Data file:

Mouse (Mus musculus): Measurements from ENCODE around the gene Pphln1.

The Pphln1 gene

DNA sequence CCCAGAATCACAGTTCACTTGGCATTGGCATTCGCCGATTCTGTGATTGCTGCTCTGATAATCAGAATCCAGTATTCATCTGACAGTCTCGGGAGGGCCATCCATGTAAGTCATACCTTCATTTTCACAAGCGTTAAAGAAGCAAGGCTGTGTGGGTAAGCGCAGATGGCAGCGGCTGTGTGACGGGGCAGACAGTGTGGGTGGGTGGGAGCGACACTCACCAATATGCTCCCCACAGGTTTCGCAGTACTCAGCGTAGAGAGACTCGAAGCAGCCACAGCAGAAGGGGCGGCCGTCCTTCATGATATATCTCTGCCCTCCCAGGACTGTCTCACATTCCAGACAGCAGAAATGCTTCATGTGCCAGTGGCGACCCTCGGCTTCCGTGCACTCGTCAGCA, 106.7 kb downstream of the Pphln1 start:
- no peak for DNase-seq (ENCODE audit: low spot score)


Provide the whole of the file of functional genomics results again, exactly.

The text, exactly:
Mouse (Mus musculus): Measurements from ENCODE around the gene Pphln1.

The Pphln1 gene

DNA sequence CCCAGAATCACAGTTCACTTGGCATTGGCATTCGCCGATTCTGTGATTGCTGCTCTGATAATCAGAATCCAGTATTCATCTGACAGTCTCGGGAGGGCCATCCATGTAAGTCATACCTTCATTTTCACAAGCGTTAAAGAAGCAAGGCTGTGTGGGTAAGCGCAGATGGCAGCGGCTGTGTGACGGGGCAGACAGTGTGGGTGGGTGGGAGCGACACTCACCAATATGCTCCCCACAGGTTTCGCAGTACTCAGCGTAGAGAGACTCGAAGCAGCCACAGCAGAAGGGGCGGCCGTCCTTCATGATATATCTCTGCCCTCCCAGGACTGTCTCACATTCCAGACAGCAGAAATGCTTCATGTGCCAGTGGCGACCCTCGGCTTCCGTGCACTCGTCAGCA, 106.7 kb downstream of the Pphln1 start:
- no peak for DNase-seq (ENCODE audit: low spot score)